If you were one of the many people who spent the pandemic rewatching old seasons of Top Chef, Gregory Gourdet is probably a familiar face. The two-time former competitor is back this season as a judge, introducing viewers to the breadth of the food landscape in his hometown of Portland, Oregon, where the show was filmed.
In addition to filming the season last fall during forest fires and Black Lives Matter protests, with a massive list of COVID precautions in place, Gourdet was also getting ready to open Kann Winter Village, an outdoor pop-up restaurant that celebrated the Haitian food he grew up with (a summer iteration of the pop-up is in the works now). He was also working on his first cookbook, Everyone’s Table, coauthored with JJ Goode.
The book walks a fine line between the fun, easygoing food you’d feel great about eating on a Wednesday night for dinner (cauliflower rice and ribboned zucchini squash—“zoodles”—make appearances), and the careful, special-occasion dishes you might plan a dinner party for the excuse to cook (the whole grilled lobster with pikliz and jalapeño oil comes to mind). And, as you might not notice from flipping through the recipes, it all happens to be totally free of gluten, dairy, soy, refined sugar, and legumes. It’s paleo for the paleo-skeptical. I talked to Gourdet about this approach to cooking, and about what we can expect from this season of Top Chef. —Anna Hezel
One of the things you write about in the book is your journey to paleo and embracing the paleo lifestyle. A few years ago, when you started to cook and eat more paleo food, how much did that change your cooking style?
The funny thing is, even before I went through my lifestyle change, I worked for Jean-Georges [Vongerichten], for quite some time. for about six or seven years. He was a revolutionary in that in the ’80s—he started using fruit juices for sauces, he started using herb oils. Even at Jean-Georges, when we worked there, in the early aughts, a lot of it was about not [using] a lot of buttery jus but making creative sauces to pair with all the foods, so that was kind of always in the back of my head, because I spent my formative years there. So I already had this helpful take instilled in me in a fine-dining setting, and I was never really making crazy, insane food that was fatty and out of control. But, of course, I would eat mac and cheese. I would get drunk and go to Cafeteria at 4 in the morning back in the day and get a bacon cheeseburger. So my eating wasn’t great, but there was always a part of me that knew food didn’t need to be really, really fatty to be delicious.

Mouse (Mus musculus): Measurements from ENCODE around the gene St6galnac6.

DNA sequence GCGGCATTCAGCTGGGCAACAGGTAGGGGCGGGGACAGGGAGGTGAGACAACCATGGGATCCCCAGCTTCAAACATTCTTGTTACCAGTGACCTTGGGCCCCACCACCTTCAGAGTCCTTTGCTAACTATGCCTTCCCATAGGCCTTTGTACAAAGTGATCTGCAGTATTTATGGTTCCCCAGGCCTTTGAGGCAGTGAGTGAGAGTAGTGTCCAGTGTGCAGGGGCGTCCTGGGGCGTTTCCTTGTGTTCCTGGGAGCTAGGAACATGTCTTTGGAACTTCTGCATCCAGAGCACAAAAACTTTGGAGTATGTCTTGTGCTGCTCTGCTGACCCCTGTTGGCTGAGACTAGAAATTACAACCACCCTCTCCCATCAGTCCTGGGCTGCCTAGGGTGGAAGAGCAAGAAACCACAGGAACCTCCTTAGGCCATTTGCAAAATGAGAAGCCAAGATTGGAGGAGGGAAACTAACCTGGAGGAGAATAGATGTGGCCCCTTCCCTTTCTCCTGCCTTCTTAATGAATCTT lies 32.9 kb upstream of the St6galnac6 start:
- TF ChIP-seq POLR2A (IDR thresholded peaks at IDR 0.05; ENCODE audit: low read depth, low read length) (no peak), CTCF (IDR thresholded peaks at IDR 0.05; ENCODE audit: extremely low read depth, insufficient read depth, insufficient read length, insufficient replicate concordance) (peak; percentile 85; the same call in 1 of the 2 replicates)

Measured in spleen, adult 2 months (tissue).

How has being paleo (and avoiding dairy and legumes) affected or changed your relationship with Haitian cooking?
The thing for me is that the way I eat is based off the paleo diet, but I don’t really consider myself paleo. Because the book is paleo, but I don’t really push it. No one has to be paleo to cook from the book. And yes, I was strict paleo ten or twelve years ago, but now I’m very comfortable in the place where I’m at. I’m definitely dairy-free and gluten-free. But I have soy sauce sometimes, if I’m in Japan. I’ll taste a bite of this or a bite of that. But for me, it was about discovering the best foods and looking at everything from a nutritional standpoint.
I grew up eating rice and beans, and I cook them at the restaurant every day, and my mom cooks them all the time. So that’s not a problem for me. Of course I’m going to have what my mom makes, and of course I’m tasting what the restaurant makes. There isn’t a lot of dairy in Haitian cuisine, so that works really well, and there isn’t a lot of gluten in Haitian cuisine. But there’s definitely a lot of legumes, and we cook them and eat them, and they’re delicious.
I like that the book doesn’t shy away from cauliflower rice and zoodles. Do you think they’re underrated, and what do you like about them?
I love cauliflower rice in a bowl. For me, this book was really about two parts. There’s one part where I just wanted to make regular food. Most of the book is dishes that anybody could make. You read the recipe title, you read the recipe, and you don’t think anything of it. You don’t think it’s a diet book. You don’t think it’s missing any element of anything. And everyone in your family wants to eat it. And the other part of it is going into some alternative ingredients: how to make nut milks, how to make interesting sauces and dressings from cashews. How to make a gluten-free flour that works great in a handful of cakes, and the muffins in the book. How to make caramel using coconut milk. So there are definitely some tips and tricks to create different things, but I didn’t want it to be a book that was filled with alternatives for the regular thing.
The book spotlights fermentation in some really cool ways, from the fermented pine nut Caesar dressing to a soured cashew cream. I think fermentation can be a bit intimidating to people who haven’t done it before. Why should home cooks get on board with the technique, and what’s a good project to start with?